Briefly again on Jesse Holland and Doug Braithwaite’s “Heritage”…

“Heritage” is based on Holland’s Mississippi farm, which has been in his family since their first ancestor was freed from slavery—tended by his grandfather and his father before him. But as Jesse grows into a man, he’s unsure if a patch of land in the Piney Woods and a life of tilling soil is his true destiny. But destiny can mean so much more than dirt and a tractor…

…the story in this chapter reminds me a little of a few of the episodes from The New York Times’ “1619” audio series.

Anyway, I applaud DC Comics for doing this.


[Note: I originally created a topic for this when it was first announced on January 22nd. I then started experimenting with some of the posting functions and accidentally deleted that post. I assumed a warning would have appeared first, asking if I was sure that I wanted to delete the post; or something to that affect. That did not happen.] :blush:

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The topic so nice you were forced to post it twice! :facepalm_catwoman:

I’m so excited to see the meaningful stories coming out of DC Comics. Yes, superheroes live here, but it’s those stories rooted in human experience that help us call it “home”.

The Doug Braithwaite art you highlighted- seeing the images come to life in the shading, it looks like it will just be breathtaking when it’s inked and colored.

Thank you for sharing IL! :heart:

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Yeah, again, I guess I’m just appreciative as a whole for the Digital First initiative. It’s a platform where we can get stories that may not have otherwise been seen.

I remember back to the Zuda Comics days from DC Comics, and Jeremy Love’s BAYOU.

Funny, my most anticipated titles are Digital First, REPRESENT! and John Ridley’s THE NEXT BATMAN: SECOND SON.

Granted, I haven’t bought a physical comic since 2010, since the iPad, so pretty much everything has been digital first for me anyway…

But yep, Digital First with things like REPRESENT! are a golden opportunity for meaningful stories to be told.

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Well said, sir. Well said.

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Glad to see it’s coming back, was getting worried that it wasn’t going continue.

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Okay, so “Heritage” is out, and it was a nice, somewhat heart-warming story.

“Heritage”
Jesse’s Mississippi farm has been his family since their first ancestor was freed from slavery – tended by his grandfather and his father before him. But as Jesse grows into a man, he’s unsure if a patch of land in the Piney Woods and a life of tilling soil is his true destiny. But destiny can mean so much more than dirt and a tractor…

At the end it turns out to be bit of a passing the torch kind of story.

And I believe it may be semiautobiographical, because the writer, Jesse Holland, his parents are owners and operators of the Holland Family Farm in Mississippi (from the credits page and the beginning of the issue and the final page).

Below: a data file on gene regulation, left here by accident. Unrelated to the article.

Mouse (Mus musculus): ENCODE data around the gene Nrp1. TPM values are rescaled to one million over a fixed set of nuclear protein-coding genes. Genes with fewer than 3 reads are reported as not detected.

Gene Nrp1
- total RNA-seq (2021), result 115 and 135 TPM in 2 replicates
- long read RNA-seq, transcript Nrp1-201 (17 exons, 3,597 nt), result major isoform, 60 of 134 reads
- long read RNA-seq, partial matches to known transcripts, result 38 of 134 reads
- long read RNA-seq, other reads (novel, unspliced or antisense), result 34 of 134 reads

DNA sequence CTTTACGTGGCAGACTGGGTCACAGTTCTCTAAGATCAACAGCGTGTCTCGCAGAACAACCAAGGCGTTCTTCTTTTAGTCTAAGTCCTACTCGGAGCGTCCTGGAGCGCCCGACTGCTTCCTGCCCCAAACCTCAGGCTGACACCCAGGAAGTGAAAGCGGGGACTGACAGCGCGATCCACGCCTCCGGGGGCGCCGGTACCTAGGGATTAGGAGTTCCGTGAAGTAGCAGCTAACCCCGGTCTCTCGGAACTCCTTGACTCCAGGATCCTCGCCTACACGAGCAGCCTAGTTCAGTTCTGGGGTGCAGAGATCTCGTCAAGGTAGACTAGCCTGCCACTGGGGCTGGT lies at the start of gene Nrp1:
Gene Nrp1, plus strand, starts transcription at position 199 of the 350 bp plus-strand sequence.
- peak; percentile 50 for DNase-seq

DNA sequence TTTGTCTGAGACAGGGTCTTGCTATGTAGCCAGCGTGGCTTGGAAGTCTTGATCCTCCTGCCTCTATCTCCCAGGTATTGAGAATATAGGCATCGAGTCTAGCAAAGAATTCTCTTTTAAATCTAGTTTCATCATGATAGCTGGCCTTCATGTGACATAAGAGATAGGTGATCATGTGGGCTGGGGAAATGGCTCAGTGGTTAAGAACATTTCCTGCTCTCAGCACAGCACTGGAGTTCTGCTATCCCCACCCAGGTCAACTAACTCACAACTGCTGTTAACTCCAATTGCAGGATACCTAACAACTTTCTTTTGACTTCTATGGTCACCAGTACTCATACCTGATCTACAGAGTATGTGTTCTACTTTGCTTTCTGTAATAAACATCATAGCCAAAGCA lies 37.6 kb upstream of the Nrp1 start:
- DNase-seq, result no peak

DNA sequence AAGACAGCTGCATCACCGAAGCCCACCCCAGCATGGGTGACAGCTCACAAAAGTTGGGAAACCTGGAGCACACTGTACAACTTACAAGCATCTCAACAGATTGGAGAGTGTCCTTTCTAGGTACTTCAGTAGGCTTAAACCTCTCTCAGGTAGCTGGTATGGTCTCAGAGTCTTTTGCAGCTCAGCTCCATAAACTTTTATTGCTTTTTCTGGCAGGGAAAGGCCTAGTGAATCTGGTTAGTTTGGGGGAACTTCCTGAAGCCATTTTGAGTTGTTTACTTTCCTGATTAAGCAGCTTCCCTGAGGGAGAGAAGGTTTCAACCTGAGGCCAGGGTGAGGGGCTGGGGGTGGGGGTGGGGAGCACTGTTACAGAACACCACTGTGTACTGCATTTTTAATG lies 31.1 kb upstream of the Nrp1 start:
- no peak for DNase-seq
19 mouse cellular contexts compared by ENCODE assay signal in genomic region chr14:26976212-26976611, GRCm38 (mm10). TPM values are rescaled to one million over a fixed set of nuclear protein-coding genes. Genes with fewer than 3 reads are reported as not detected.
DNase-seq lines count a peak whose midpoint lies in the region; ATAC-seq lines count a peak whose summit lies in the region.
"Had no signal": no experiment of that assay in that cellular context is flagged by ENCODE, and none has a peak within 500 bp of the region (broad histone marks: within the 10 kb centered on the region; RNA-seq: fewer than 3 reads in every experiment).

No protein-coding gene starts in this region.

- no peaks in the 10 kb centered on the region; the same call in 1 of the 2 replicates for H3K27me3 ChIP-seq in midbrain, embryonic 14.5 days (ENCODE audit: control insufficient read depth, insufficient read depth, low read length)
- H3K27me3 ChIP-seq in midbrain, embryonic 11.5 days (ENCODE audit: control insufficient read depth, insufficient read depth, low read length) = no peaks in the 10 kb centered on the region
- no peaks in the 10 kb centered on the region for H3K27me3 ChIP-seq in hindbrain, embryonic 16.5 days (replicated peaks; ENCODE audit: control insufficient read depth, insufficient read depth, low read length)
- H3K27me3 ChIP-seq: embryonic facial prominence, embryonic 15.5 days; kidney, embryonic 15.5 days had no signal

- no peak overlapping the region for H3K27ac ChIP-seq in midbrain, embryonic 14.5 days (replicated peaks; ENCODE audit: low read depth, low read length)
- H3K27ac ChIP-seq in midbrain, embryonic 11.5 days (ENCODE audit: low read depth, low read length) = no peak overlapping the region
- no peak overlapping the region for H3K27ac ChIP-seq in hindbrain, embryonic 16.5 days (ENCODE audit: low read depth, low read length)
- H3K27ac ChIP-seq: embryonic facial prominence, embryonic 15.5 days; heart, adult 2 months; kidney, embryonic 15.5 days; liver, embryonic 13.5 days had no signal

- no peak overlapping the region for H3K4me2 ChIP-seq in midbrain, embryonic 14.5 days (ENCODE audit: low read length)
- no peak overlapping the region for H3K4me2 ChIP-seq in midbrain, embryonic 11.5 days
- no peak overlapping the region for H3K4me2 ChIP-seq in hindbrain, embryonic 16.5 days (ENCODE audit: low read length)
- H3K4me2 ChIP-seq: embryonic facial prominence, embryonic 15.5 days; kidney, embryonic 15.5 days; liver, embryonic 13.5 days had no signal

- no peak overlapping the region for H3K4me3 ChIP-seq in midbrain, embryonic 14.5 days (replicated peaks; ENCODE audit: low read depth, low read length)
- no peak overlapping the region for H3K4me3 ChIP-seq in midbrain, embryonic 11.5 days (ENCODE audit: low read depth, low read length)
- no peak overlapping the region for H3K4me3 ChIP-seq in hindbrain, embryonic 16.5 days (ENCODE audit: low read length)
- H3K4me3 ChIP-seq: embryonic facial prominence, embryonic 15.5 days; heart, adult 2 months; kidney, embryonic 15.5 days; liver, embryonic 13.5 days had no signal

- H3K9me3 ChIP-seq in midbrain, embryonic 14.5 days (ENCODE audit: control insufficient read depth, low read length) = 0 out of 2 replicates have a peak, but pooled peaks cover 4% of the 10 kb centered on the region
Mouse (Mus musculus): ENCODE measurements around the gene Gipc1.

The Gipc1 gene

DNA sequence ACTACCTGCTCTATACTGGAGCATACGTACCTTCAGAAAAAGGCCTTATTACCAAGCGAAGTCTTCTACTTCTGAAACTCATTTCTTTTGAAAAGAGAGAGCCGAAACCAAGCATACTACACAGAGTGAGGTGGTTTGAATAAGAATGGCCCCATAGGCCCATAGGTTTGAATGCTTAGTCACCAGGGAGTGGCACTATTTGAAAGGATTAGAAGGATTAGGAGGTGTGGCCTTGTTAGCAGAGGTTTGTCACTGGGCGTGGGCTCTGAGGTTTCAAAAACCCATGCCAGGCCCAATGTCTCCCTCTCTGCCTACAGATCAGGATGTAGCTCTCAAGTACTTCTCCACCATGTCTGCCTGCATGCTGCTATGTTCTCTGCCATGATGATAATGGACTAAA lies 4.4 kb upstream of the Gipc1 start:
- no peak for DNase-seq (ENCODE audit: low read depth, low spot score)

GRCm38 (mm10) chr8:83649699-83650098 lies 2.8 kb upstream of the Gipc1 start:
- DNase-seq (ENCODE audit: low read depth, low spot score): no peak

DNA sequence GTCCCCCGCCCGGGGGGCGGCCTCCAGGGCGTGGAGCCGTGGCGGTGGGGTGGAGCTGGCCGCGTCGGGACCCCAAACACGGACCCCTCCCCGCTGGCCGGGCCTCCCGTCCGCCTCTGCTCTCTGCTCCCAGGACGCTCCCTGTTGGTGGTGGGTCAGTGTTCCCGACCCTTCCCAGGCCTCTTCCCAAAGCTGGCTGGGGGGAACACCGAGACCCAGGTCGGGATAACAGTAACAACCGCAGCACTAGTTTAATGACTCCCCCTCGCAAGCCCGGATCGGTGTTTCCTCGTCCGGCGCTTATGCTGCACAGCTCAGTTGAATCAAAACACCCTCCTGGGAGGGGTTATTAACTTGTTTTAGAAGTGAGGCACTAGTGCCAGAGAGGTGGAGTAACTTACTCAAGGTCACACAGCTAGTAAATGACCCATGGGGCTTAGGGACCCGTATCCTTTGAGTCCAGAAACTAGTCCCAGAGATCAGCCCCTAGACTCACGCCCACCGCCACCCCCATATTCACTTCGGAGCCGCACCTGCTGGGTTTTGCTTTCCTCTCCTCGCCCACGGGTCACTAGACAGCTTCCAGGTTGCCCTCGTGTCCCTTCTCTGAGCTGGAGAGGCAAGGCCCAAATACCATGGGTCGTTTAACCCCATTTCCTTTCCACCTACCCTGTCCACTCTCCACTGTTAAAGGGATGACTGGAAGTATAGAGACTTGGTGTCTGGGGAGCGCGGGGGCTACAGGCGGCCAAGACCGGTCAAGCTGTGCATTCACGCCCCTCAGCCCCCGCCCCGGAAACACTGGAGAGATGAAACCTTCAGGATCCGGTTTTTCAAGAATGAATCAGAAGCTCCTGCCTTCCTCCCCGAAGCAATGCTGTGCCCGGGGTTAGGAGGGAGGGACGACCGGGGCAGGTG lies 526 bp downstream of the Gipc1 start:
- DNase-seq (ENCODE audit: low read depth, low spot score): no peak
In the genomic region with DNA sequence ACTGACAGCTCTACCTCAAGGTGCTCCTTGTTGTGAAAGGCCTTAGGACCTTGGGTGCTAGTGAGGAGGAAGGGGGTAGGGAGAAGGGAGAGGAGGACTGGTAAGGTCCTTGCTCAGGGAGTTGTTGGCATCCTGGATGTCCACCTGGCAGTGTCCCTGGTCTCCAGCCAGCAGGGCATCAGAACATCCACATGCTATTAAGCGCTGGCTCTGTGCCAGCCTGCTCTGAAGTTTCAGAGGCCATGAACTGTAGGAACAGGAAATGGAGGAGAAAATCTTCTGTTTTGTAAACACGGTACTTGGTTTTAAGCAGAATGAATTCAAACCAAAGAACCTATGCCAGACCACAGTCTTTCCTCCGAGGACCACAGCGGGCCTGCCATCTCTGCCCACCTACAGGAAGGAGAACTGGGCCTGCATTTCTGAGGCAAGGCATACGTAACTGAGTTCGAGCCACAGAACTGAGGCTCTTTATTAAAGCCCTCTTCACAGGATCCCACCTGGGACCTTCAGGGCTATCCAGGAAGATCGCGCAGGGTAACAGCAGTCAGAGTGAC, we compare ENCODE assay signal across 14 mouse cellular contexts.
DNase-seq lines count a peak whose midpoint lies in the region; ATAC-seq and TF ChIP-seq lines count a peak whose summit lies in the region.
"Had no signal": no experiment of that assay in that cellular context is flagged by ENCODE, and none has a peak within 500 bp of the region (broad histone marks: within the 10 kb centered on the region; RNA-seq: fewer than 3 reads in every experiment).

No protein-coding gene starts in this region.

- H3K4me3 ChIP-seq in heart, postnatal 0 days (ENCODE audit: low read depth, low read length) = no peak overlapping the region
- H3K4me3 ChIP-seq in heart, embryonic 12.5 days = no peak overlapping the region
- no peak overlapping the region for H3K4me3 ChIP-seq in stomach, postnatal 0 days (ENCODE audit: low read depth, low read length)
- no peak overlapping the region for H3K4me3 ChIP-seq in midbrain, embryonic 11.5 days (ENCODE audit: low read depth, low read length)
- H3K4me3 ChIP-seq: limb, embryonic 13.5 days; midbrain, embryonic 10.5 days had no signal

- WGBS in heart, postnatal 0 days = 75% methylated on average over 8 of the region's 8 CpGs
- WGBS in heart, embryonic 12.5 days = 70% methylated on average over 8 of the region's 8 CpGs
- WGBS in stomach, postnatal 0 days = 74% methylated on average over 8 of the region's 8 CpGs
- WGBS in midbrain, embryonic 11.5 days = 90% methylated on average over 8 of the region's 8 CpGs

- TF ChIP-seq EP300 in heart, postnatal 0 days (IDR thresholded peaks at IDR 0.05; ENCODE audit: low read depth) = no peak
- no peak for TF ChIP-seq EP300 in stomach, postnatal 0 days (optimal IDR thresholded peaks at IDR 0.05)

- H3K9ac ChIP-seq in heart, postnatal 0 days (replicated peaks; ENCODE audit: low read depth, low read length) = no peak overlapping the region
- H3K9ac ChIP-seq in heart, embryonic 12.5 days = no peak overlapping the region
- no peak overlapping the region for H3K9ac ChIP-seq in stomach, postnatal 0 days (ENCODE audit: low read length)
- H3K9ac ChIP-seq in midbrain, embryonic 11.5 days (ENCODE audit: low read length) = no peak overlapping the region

The New York Times recently did a story about Black farmers.

Two of the Biden administration’s biggest priorities — addressing racial inequality and fighting climate change — are converging in the lives of Black farmers. Farms run by African Americans make up less than 2 percent of all of the nation’s farms today, down from 14 percent in 1920.

Evicted sharecroppers in New Madrid County, Mo., in 1939.
Credit: Arthur Rothstein/Library of Congress


As I suspected before, and as was touched on in the New York Times “1619” project audio series, “Heritage” did address this from a historical perspective.

Anyway, yep, overall a nice story.

And Doug Braithwaite on the art; one of my top two or three favorite comic book artists.

EDIT: Related, a Vice News piece from November, 2019…

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“Food for Thought.”

Somewhat surprisingly, I could relate to this story.

“Food for Thought”
Cooking is in Lanice’s blood – ever since she was a kid, she’s been drawn to the wonder that is crafting a recipe and feeding those who are hungry. But as she grows up and wants to pursue a career in the culinary arts, her father—although the inspiration for her passion—is concerned about his only daughter working in a kitchen, like so many Black Americans before her.

I could relate to this story on the level that, I remember my mother once telling how, when she was a little girl, that she wanted to grow up and become an architect. Being a little black girl though, growing up in Georgia in the 50s and 60s, becoming an architect really wasn’t something that was going to happen.

She ended up becoming an educator, a teacher. Like both her parents were, my grandparents. She’s of course retired now, and I don’t believe she had any regrets, she had a fulfilling career. But it may be one of those of cases of “you never know,” of what could have been.

On the 50s and 60s in Georgia, I also remember her telling me about going to the drug store to pick up prescriptions, and how she didn’t know that she wasn’t supposed to sit at the counter and drink a milkshake. She told me that it was okay though, because the people who ran the drug store knew her parents, so they let her come in and sit down like anyone else and have a milkshake while she waited for the prescription to be filled.

Also, when going to the movies, how she had to sit up in the balcony. She told me that she didn’t mind it though, she actually liked sitting up in the balcony.

That’s mom. And I guess that’s where I get my positive attitude from…

Anyway, like “Heritage” from last week, “Food for Thought” ends on a nice note.

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“My Granny Was a Hero.”

This was fun, and a little uplifting.

Note: last week’s issue, “Believe You,” was just so-so to me, so I didn’t bother to comment on it.

“My Granny Was a Hero”